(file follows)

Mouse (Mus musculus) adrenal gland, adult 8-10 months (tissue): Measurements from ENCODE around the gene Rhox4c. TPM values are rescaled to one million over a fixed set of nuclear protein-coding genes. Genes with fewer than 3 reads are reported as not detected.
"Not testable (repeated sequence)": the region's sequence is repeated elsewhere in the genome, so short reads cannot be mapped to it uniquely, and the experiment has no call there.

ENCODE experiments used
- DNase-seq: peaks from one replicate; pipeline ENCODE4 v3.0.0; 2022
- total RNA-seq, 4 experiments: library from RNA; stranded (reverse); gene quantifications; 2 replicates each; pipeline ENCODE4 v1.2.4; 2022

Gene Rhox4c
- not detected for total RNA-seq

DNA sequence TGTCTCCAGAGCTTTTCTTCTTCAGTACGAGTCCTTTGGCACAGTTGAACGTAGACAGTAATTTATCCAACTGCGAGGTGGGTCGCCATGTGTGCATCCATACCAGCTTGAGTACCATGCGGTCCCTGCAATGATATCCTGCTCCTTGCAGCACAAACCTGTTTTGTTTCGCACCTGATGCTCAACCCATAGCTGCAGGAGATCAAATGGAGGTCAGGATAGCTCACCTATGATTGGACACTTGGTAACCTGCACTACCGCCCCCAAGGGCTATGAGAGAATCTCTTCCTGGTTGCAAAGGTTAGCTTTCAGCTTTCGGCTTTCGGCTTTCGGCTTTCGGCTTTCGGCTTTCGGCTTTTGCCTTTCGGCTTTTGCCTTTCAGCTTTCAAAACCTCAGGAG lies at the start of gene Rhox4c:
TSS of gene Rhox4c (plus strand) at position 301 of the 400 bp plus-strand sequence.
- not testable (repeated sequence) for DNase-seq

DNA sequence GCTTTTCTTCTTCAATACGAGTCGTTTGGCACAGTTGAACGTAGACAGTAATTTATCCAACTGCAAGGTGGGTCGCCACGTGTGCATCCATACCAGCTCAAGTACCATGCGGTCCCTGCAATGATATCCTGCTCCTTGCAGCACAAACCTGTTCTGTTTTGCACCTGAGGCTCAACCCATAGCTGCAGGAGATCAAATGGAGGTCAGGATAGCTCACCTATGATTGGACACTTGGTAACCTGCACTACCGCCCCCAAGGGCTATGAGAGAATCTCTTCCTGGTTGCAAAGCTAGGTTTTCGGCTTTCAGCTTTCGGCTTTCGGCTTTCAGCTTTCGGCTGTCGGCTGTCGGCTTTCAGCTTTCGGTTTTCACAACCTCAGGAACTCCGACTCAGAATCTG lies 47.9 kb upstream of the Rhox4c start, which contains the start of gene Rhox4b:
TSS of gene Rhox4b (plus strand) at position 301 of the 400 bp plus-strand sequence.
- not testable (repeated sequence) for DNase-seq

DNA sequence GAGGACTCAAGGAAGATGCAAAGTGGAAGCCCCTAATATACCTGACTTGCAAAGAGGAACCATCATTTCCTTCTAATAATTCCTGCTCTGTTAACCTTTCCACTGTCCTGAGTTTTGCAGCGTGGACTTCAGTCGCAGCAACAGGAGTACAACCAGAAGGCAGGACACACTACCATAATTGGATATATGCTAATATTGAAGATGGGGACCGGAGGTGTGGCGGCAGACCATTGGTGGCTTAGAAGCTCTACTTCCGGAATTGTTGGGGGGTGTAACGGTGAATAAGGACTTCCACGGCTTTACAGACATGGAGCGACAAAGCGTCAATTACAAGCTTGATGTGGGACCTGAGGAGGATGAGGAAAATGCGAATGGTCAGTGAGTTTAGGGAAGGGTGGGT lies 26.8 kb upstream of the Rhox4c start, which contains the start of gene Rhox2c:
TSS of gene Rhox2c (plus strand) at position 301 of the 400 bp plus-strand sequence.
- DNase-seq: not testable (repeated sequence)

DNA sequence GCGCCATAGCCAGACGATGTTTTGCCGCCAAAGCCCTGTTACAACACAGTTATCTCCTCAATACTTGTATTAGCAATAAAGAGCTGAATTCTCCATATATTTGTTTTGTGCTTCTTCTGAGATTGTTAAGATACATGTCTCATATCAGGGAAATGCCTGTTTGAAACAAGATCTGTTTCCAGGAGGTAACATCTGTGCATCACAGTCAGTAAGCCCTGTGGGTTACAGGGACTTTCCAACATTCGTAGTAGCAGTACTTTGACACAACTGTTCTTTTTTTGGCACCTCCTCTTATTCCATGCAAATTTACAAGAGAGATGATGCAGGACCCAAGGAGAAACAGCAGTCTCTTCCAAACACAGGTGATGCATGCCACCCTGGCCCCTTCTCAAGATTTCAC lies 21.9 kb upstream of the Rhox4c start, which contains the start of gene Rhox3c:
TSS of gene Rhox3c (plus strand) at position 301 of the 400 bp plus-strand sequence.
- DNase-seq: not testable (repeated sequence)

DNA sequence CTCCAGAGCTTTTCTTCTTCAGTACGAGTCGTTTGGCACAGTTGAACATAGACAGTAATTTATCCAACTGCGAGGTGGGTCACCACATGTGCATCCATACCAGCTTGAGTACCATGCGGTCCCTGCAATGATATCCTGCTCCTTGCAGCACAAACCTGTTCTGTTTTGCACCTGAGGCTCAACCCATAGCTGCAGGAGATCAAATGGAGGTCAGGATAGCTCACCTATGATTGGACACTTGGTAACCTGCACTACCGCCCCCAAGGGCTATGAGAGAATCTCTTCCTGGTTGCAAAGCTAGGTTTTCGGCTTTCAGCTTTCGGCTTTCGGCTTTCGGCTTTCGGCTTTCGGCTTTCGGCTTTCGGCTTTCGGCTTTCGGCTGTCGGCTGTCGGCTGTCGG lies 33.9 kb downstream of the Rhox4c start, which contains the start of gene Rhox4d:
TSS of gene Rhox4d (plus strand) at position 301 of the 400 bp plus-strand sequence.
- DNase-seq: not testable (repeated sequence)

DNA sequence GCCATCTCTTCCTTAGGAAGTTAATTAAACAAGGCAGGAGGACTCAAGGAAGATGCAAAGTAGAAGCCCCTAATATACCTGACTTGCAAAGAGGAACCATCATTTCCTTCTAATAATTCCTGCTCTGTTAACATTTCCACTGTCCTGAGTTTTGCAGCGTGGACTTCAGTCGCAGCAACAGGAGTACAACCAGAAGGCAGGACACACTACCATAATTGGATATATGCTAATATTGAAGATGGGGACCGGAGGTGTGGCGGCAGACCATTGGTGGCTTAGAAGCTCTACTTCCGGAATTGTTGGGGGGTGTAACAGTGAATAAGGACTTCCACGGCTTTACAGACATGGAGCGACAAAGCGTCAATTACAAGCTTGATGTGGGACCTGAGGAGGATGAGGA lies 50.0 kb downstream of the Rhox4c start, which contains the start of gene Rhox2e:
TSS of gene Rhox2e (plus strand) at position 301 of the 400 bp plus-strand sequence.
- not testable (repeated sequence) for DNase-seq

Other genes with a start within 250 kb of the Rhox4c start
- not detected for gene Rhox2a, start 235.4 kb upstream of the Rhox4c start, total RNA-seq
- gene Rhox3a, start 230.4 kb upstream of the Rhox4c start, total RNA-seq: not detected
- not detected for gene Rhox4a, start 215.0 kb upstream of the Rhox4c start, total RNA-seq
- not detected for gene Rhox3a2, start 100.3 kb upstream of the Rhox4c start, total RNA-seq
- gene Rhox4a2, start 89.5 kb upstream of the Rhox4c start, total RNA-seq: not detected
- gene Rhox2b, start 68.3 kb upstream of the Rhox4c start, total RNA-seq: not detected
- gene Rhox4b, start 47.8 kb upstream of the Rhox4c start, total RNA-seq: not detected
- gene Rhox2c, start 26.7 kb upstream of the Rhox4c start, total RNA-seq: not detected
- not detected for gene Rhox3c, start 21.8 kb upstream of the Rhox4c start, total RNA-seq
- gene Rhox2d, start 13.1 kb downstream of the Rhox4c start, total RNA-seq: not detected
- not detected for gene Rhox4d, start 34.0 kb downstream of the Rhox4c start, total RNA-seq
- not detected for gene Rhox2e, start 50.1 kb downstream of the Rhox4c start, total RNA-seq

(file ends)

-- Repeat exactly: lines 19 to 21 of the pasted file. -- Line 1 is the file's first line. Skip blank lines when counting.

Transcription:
- DNase-seq: not testable (repeated sequence)

DNA sequence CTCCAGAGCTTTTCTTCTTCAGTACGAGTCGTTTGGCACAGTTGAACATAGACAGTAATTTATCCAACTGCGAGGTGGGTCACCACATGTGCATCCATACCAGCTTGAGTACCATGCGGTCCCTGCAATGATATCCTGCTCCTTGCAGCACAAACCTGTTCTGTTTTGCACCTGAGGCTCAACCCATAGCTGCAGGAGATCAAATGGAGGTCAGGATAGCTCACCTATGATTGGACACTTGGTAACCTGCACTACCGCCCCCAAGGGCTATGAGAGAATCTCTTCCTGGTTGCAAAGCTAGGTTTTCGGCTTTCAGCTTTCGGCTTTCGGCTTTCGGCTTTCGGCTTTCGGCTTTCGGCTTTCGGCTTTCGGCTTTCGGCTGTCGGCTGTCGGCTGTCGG lies 33.9 kb downstream of the Rhox4c start, which contains the start of gene Rhox4d:
TSS of gene Rhox4d (plus strand) at position 301 of the 400 bp plus-strand sequence.